joeh said...

I think it was an attempt to talk to the moderate muslims if they are out there and give them a chance to step forward in dialog that is sadly missing. Like the secularist who are trying to end the connection of faith and reason, he also sees evil when religion is connected to terror because in doing so it takes faith and reason away for a one true God. I still encourage those who have not heard the take on this at First Things by Father Neuman to do so because I think he is very close to this Pope for many years and he gets it.

Mark Anthony said...

Of course the Holy Father should speak out against the "violence inherent in the system" of radical Islam, and emphasize the need for an application of reason in theologies of all varieties. Speaking candidly about the historic and current uses of violence in the name of religion is a role neither he nor we can ignore.

My point simply was that Ochlophobist's proposition implies that that the Pope intentionally sought to poke the radical Islamists with a stick in order to get a reaction from sundry groups. It is that point with which I disagree. I cannot imagine the Pope choosing to create discord (even if only "incivility") by increasing the very violence he is speaking out to oppose.

Part of such theories as that raised by Ochlophobist might well represent the lingering hope that Pope Benedict would be God's Rottweiler on the Throne of St. Peter. After Deus Caritas Est, it is clear that he has no intention for taking up that role. The disappointment that this fact brings to some may make some see confrontation where none is intended or exists.

Dad29 said...

George Friedman (a geo-political/intelligence analyst in Texas) wrote a column which proposes:

1)The Pope knew exactly what he was saying, and anticipated some sort of reaction;

2)He did it to indirectly support the US' "war on terror," without supporting the war in Iraq;

3)He also had the intention of unifying Europe on a path back towards Christianity.

While I suspect that Friedman's take was "worldly," it is interesting.

UKBlogger said...
This comment has been removed by a blog administrator.
UKBlogger said...

In response to this blog, I can only agree with the symbolic depiction of the decapitated Jesus and Mohammed, a performance recently banned due to the murderous threats of Muslim Extremists, that religion too often leads to war and suffering. The struggle of the rational Western world against the growing problem of Extremist Islam is difficult enough without the Holy Father exacerbating the problem with such comments.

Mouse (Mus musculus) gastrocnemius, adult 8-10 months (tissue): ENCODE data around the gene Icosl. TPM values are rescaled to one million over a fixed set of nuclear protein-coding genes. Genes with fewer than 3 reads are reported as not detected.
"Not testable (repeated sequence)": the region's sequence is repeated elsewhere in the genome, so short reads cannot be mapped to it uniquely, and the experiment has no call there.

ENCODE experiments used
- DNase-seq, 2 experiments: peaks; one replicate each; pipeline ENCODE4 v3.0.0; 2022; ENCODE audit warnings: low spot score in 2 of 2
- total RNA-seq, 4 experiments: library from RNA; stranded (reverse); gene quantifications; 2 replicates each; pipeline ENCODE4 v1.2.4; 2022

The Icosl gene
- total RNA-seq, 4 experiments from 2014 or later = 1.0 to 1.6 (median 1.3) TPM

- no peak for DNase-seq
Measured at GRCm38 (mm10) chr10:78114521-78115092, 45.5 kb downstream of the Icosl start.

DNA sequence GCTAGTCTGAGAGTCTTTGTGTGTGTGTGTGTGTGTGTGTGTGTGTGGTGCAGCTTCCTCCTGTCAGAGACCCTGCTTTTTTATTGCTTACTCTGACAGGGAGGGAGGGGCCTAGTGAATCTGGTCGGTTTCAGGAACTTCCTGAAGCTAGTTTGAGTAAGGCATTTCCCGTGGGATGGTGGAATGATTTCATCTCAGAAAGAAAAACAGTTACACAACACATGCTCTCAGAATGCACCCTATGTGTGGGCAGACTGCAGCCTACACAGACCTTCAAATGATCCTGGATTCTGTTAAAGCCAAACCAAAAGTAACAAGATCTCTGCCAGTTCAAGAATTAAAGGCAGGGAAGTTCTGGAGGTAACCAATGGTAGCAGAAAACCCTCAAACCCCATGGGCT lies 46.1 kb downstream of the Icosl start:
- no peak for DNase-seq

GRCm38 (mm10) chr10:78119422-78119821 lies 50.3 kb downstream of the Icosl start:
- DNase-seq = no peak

The report recently recognised by President Bush citing an increase in Extremism due to the Iraq war only confirms my belief that the Western world needs to rise above this threat, tackling it from a higher moral standpoint in terms of a peaceful and measured ideological intervention.

Maybe the Catholic faith should question why it is losing its followers and why it is being forced, with disastrous consequences, to forbid contraceptive use by its flock, arguably to increase its numbers.

I am convinced of a hostile reception to this blog, but nevertheless feel that it is time for all faiths to abandon their more medieval beliefs and modify them to recognise the strife of modern society. Surely the Lord our God could not disagree with this and, if He did, how can He be regarded as truly loving His children?

Fr. Larry Gearhart said...


Claiming that religion, per se, leads to war and suffering is to misunderstand both religion and human nature. People will use any excuse whatever to vent anger. Whether or not they cite religion as their excuse is entirely coincidental.

A religion, like Christianity, that preaches very clearly, "Love your enemies." and "Pray for those who persecute you." does not deserve to be tarnished with this brush. Pope Benedict's reference to the elephant in the tent did nothing to put the elephant in the tent.

That said, I am in agreement about the folly of the Iraq war, and the excuse it has given radicals everywhere to see it as a rallying point for a new generation of extremists.

Even our strategy in Afghanistan seems singularly lacking in wit. Instead of making the place safe for democracy, we've managed to make it safe for heroin production.

I am, furthermore, in complete agreement with your principal thesis, "Western world needs to rise above this threat, tackling it from a higher moral standpoint in terms of a peaceful and measured ideological intervention." Unfortunately, the West is ill-equipped to do so, due to its ongoing moral confusion. It is this that the Holy Father's efforts are ultimately designed to correct.

The West's valuing of the artificial control of fertility is a major part of this moral confusion, being inextricably linked with a devaluing of the human person as material only. Neither the view that people are material only (secular humanism), nor the view that people are God's playthings (Islamism), can lift humanity above that which can be manipulated at whim. As a consequence, both neo-Westernism and Islamism subscribe to the dictum, "The ends justify the means." By contrast, genuine Catholicism recognizes the irreducible transcendent value of every human person.